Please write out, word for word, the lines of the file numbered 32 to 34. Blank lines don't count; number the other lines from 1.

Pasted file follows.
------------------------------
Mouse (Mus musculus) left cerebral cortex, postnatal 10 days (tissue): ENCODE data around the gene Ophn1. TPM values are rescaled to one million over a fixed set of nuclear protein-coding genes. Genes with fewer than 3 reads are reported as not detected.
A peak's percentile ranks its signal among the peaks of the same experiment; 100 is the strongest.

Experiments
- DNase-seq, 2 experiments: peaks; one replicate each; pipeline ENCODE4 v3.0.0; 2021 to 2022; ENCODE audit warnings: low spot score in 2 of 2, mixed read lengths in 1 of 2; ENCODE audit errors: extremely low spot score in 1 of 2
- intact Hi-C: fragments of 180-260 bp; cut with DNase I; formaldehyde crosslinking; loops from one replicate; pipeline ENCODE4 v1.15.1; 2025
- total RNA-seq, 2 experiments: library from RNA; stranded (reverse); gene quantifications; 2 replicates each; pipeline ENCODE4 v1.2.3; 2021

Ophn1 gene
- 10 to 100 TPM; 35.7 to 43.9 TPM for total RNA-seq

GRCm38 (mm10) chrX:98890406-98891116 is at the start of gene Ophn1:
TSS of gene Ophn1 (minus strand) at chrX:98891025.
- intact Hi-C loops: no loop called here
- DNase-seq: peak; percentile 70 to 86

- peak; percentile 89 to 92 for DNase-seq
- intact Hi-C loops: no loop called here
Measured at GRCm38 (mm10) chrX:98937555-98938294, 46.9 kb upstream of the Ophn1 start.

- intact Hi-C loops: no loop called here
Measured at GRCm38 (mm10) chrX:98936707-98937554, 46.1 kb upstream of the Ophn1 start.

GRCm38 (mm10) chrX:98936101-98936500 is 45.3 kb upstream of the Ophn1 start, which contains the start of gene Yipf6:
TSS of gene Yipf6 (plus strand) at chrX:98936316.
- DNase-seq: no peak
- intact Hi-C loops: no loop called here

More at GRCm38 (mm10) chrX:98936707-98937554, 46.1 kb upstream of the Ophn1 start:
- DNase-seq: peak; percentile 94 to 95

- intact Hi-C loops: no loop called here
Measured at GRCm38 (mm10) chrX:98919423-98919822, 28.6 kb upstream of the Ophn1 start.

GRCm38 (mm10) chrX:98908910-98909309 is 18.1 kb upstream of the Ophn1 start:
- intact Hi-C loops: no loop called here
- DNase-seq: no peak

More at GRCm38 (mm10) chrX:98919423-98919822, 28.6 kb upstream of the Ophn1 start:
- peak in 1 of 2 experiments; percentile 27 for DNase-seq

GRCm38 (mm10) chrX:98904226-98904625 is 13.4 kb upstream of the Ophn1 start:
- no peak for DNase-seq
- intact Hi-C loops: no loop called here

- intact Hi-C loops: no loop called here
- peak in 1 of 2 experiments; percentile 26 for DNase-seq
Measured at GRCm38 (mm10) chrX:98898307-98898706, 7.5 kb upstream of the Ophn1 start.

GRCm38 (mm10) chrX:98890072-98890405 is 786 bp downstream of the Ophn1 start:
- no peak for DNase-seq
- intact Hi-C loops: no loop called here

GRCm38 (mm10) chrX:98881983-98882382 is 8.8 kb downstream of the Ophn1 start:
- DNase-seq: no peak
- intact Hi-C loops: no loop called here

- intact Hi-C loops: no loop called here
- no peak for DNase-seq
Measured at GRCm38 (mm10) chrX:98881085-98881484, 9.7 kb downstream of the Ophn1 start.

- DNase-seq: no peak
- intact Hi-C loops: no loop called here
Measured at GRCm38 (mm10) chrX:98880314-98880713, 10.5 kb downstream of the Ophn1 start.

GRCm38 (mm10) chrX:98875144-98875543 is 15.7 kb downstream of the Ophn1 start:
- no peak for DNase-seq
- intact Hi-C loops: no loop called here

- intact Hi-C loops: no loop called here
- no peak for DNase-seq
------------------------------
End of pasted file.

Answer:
- no peak for DNase-seq
- intact Hi-C loops: no loop called here

- intact Hi-C loops: no loop called here